"Citizens without Borders"?: Discussions of Transnationalism and Forced Migrants at the Ninth Conference of the International Association for the Study of Forced Migration, Sao Paulo, Brazil, January 2005

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The significance of transnational perspectives at the ninth conference of the International Association for the Study of Forced Migration (IASFM) marks a key change in the development of work on both forced migration and migrant transnationalism. A transnational perspective highlights significant policy interventions that can be made in the search for durable solutions to refugee displacement; most significantly, recognizing that a refugee's community may be spread on a global scale, yet is nonetheless significant in supporting their own efforts to overcome the difficulties of their situation. It is equally important, however, to recognize that transnational activites do not always support pluralistic solutions to conflict. The transnational engagements of forced migrants also challenge a number of assumptions of existing transnational perspectives by directing attention to forms of exchanges and communication that do not necessarily involve the movements of people. Interest in transnational activities is currently concentrated amongst researchers working in the wealthier countries of the global North. Further work may determine if alternative perspectives are more appropriate for research based in the South.


La signification des perspectives transnationales au neuvieme congres de l'Association internationale des etudes sur la migration forcee (IASFM) marque un jalon dans lelaboration du travail sur la migration forcee et le transnationalisme migrant. Une perspective transnationale met en relief les interventions significatives en matiere de politique qui peuvent etre entreprises en vue de trouver des solutions durables au deplacement des refugies. Elle permet, en particulier, de reconnaitre qu'une communaute de refugies pouvant etre disseminee a l'echelle mondiale joue tout de meme un role capital pour aider ses membres a surmonter les difficultes auxquelles ils font face. Toutefois, il faut reconnaitre que les activites transnationales ne favorisent pas toujours des solutions plurielles aux conflits. Les engagements transnationaux des migrants forces remettent aussi en question un grand nombre de presupposes sur les perspectives transnationales courantes en insistant sur des formes d'echanges et de communication qui n'impliquent pas necessairement des deplacements de personnes. Les activites transnationales interessent actuellement les chercheurs oeuvrant dans les pays les mieux nantis du nord planetaire. Des travaux ulterieurs permettront de determiner si d'autres perspectives sont plus appropriees a la recherche effectuee dans le sud.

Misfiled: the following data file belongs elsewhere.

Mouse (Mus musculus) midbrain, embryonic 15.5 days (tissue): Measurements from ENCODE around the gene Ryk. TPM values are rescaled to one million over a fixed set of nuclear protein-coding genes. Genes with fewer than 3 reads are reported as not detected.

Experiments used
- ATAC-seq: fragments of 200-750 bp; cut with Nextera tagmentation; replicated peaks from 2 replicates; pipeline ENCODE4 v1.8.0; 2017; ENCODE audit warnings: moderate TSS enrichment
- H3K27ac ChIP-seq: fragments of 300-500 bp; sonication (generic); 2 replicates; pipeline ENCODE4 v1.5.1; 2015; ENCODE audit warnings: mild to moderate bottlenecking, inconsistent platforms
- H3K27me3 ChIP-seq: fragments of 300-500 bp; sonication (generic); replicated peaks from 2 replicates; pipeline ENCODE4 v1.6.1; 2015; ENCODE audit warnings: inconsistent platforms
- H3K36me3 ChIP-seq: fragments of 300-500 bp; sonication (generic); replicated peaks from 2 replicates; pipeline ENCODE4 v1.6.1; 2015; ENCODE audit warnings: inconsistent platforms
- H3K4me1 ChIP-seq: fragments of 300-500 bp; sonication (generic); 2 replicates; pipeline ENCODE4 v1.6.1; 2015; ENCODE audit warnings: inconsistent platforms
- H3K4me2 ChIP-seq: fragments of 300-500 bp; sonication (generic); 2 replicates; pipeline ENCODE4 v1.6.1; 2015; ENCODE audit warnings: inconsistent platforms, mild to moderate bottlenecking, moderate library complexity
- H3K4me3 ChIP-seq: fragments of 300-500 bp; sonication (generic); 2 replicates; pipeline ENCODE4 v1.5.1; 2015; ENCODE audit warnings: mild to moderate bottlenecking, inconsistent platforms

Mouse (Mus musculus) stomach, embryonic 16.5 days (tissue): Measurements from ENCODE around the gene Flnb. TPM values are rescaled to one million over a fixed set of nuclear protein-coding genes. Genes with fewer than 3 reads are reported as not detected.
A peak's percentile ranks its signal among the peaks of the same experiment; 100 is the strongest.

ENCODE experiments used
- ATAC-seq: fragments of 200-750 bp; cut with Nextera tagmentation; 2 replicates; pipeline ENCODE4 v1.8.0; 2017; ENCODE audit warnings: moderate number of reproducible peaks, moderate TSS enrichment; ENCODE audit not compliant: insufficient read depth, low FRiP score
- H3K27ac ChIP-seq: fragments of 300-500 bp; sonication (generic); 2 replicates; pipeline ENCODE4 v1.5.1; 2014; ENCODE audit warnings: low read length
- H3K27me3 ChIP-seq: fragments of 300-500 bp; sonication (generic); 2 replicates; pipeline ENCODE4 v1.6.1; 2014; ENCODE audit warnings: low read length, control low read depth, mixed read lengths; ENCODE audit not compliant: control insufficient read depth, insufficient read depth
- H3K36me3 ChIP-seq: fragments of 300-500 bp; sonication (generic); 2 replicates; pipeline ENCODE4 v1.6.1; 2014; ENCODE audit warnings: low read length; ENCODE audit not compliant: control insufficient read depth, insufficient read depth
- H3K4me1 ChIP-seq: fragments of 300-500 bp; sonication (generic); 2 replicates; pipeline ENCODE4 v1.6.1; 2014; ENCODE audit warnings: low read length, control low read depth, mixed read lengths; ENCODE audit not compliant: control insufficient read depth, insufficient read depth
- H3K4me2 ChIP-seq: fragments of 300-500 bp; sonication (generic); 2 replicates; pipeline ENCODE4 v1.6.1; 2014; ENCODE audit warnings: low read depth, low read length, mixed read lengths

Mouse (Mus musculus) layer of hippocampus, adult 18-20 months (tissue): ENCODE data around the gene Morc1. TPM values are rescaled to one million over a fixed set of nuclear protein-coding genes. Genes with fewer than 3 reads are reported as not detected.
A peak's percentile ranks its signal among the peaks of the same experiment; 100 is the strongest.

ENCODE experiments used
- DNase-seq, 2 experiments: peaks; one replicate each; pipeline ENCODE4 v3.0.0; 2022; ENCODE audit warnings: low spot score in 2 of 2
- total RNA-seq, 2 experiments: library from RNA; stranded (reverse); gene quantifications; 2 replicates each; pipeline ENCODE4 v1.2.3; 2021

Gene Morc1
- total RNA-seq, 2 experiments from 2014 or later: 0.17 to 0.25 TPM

Migrant transnationalism has typically been associated with voluntary migrants. Its connection with mobility, and particularly regular returns to the point of origin, initially precluded refugees and other groups of forced migrants. More recently, however, it has also raised interest in the context of refugee movement. (1) Of the three traditionally conceived durable solutions for refugees, two of them, resettlement and return, do require international mobility. Work on refugee transnationalism has also been encouraged, in part, by a change of emphasis to the non-mobile aspects of transnational linkages, that are particularly relevant in the case of local integration and resettlement but also in the large number of unresolved refugee situations. It is therefore not surprising that transnationalism formed a significant theme of the ninth biennial conference of the International Association for the Study of Forced Migration (IASFM), that was held in Sao Paulo from January 9 to 13, 2005, and entitled The Search for Solutions: Achievements and Challenges.

There is still no broadly accepted definition of transnationalism; indeed the concept itself continues to raise controversy, but, after more than a decade of scholarship in the field, the boundaries of what is meant by migrant transnationalism are becoming more clearly defined. …


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